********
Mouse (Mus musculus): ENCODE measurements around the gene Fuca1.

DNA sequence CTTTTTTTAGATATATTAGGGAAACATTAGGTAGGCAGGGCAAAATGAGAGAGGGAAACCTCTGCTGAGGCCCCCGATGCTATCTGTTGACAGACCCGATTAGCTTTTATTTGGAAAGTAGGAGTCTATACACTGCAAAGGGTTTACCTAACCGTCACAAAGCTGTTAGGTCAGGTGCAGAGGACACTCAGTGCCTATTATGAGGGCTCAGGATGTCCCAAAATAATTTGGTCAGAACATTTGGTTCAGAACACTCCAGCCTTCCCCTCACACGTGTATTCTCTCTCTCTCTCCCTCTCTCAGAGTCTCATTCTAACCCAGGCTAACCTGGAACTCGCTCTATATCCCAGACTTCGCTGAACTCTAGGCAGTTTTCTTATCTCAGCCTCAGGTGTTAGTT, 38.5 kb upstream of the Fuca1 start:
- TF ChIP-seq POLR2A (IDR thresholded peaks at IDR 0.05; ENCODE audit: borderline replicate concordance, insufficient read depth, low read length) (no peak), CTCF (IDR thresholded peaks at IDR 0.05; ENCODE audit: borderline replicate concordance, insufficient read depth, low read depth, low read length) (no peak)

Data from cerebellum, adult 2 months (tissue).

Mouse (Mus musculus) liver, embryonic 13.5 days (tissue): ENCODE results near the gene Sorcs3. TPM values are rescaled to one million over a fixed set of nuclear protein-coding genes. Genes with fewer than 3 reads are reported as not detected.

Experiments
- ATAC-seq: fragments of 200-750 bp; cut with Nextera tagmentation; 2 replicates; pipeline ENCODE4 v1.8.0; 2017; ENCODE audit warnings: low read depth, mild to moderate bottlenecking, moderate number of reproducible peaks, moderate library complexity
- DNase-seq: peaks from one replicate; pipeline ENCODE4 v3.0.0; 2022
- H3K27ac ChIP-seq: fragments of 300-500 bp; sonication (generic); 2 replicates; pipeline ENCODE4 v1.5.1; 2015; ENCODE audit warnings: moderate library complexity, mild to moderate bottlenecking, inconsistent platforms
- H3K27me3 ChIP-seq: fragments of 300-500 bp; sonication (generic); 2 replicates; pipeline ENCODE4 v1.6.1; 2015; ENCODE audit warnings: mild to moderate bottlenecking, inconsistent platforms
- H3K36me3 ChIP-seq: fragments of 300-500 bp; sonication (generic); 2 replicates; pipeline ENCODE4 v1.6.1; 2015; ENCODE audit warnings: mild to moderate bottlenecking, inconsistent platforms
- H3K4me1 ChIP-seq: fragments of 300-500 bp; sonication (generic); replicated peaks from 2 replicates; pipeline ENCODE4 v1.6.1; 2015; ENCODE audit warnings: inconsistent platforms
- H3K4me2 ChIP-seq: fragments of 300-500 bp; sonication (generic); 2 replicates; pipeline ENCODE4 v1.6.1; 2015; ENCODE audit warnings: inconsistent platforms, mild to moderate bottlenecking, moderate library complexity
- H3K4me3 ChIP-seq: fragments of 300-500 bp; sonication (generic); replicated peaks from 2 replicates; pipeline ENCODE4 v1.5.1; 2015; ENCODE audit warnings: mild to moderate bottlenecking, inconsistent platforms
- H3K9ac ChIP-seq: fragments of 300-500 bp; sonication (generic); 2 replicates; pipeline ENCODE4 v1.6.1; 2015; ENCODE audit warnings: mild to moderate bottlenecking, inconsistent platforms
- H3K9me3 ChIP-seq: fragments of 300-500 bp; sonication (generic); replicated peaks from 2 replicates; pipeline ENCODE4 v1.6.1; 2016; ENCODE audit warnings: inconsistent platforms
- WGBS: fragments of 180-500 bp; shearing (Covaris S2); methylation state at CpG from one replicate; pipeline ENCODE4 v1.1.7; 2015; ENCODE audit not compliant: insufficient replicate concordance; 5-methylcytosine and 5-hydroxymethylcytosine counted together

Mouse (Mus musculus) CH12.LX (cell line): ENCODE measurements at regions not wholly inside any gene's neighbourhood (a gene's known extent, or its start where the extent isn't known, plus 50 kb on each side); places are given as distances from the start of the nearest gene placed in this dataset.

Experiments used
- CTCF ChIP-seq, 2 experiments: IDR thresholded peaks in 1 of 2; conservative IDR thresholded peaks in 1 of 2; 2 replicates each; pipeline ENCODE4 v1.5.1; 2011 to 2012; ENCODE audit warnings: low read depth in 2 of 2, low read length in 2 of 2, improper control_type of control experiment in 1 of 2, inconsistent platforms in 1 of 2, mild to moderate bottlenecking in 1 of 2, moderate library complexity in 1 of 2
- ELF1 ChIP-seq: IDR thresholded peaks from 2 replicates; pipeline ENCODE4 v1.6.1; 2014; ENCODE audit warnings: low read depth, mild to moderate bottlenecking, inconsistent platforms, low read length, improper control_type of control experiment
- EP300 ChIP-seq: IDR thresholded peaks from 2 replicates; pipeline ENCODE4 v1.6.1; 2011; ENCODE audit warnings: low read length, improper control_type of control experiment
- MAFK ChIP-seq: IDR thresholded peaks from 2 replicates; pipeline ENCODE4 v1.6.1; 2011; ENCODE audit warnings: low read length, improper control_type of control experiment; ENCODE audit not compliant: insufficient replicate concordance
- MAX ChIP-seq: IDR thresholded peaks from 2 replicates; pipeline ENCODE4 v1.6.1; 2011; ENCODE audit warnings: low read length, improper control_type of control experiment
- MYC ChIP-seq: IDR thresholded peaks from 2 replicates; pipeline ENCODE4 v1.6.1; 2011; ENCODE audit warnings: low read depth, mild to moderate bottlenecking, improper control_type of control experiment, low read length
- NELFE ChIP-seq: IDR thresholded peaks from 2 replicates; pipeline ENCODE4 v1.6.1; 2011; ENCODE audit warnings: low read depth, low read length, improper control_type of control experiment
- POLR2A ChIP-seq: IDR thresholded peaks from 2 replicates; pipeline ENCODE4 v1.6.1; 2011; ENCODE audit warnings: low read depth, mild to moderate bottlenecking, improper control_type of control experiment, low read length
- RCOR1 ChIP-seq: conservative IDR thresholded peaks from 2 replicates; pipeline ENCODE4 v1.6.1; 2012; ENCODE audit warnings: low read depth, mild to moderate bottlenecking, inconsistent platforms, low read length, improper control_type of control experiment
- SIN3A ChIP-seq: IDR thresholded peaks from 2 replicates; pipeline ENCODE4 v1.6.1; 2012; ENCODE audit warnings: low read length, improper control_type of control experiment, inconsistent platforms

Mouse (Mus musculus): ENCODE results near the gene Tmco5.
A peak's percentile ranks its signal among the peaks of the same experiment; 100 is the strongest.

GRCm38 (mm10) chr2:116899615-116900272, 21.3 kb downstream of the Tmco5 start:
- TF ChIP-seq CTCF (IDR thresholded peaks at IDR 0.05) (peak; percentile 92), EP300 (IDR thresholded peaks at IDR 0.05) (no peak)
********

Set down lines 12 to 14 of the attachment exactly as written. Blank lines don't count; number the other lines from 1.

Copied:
- H3K4me1 ChIP-seq: fragments of 300-500 bp; sonication (generic); replicated peaks from 2 replicates; pipeline ENCODE4 v1.6.1; 2015; ENCODE audit warnings: inconsistent platforms
- H3K4me2 ChIP-seq: fragments of 300-500 bp; sonication (generic); 2 replicates; pipeline ENCODE4 v1.6.1; 2015; ENCODE audit warnings: inconsistent platforms, mild to moderate bottlenecking, moderate library complexity
- H3K4me3 ChIP-seq: fragments of 300-500 bp; sonication (generic); replicated peaks from 2 replicates; pipeline ENCODE4 v1.5.1; 2015; ENCODE audit warnings: mild to moderate bottlenecking, inconsistent platforms